“If the city’s health care costs are projected to increase by more than 10 percent, the contracts say the Health Care Committee must find ways to reduce the city’s costs,” said Balthis. “Potential options would be increased employee contributions through higher deductibles or co-pays. The committee would look at many different ways to control costs including plan design changes.”

Hutchison said the new contract gives the committee the authority “to make changes when necessary.”

“Previously, you were sort of locked into it for three years and now the committee can make changes on an annual basis,” added Hutchison. “It gives us the flexibility to adjust to the market.”

Hoffman said health insurance costs are projected to increase by 9.6 percent in 2019.

According to Balthis, employees have different options for health insurance coverage plans. Depending on which one they select, a city worker could pay 0 percent, five percent or 15 percent of the cost of the plan. He said the employees who select the 0 percent contribution “do not have to make payments each pay day for health care but their deductibles and co-pays are higher than someone who selects the plan where they pay 15 percent of the plan cost each pay day.”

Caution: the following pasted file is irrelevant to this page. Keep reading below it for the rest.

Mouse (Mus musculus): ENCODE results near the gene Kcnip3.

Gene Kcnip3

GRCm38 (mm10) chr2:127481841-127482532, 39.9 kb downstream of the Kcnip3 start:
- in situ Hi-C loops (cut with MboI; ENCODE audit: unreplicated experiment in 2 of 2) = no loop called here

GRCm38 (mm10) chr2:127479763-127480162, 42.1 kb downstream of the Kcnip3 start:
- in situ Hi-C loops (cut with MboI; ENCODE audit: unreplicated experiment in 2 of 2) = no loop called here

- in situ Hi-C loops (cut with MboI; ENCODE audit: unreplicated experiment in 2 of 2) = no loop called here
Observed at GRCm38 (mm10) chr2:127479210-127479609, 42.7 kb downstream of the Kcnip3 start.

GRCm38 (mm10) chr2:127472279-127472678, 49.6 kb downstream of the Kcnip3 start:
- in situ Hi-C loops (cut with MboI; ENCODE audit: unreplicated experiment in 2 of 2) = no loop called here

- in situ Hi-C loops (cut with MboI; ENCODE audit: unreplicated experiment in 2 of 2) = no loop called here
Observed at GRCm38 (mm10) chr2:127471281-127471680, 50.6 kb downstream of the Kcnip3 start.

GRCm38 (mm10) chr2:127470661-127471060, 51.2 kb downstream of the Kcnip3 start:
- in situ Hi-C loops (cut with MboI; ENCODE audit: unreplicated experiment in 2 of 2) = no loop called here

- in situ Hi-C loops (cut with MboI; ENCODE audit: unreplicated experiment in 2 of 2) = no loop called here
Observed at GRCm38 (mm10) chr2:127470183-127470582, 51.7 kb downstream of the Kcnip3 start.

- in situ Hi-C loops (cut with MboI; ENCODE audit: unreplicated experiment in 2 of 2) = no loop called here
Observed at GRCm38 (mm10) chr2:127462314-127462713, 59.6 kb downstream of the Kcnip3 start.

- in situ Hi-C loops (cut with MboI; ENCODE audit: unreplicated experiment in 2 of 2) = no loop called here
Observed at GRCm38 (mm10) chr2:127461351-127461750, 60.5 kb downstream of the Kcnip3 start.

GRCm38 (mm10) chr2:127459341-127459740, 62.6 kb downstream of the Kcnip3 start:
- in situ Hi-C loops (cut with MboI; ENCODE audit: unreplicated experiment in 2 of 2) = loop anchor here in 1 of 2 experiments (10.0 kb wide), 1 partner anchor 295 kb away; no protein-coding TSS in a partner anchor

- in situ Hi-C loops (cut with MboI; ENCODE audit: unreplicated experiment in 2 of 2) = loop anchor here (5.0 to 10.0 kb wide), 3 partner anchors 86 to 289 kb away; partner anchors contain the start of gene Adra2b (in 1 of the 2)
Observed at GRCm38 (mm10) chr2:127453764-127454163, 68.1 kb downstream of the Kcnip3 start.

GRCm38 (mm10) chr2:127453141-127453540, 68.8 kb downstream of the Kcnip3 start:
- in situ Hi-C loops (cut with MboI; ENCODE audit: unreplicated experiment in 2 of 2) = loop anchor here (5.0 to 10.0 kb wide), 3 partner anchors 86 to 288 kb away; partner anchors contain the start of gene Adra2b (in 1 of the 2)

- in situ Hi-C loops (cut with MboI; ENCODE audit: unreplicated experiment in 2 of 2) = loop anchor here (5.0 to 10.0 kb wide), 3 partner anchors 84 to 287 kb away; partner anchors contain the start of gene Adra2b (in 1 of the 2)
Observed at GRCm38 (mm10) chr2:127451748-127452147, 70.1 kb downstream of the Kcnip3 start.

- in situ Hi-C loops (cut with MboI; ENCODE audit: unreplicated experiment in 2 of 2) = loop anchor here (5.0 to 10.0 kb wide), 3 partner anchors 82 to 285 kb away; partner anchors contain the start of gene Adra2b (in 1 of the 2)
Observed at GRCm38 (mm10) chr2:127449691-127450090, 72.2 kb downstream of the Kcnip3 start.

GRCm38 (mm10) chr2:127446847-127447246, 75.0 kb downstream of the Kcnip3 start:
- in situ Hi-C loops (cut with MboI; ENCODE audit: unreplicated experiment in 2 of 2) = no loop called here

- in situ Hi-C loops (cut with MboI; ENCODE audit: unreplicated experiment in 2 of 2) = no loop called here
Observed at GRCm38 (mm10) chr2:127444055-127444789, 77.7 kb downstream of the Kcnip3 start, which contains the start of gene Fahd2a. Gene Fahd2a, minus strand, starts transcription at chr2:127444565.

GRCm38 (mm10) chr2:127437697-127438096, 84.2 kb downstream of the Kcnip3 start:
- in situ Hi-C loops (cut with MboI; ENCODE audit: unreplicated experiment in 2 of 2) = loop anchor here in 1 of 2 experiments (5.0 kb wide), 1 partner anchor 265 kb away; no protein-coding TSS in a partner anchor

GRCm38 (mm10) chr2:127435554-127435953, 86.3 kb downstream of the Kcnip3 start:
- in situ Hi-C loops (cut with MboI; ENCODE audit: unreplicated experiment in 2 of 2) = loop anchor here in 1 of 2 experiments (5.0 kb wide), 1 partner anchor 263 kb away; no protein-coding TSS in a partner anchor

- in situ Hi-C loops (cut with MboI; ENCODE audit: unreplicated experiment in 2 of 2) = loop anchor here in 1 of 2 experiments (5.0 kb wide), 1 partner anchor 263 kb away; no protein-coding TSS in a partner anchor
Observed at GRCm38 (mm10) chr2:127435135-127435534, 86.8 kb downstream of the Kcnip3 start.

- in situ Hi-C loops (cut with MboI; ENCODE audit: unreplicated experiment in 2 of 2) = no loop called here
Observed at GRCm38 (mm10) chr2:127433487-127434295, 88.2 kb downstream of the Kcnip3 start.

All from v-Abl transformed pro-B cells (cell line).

With the new contract, Hutchison said there was a “minor tweak” to the health insurance options where employees can save money if they use a smaller network of providers.

Balthis also thanked the city employees and union leaders for their work on the contracts.

“I am proud of the collaborative problem solving approach used to negotiate the contracts and council’s unanimous approval,” said Balthis. “The contracts will enable the city to recruit and retain talented employees and provide flexibility for the city to control health care costs.”

Reporter Phil Keren can be reached at 330-541-9421, pkeren@recordpub.com, or on Twitter at @keren_phil.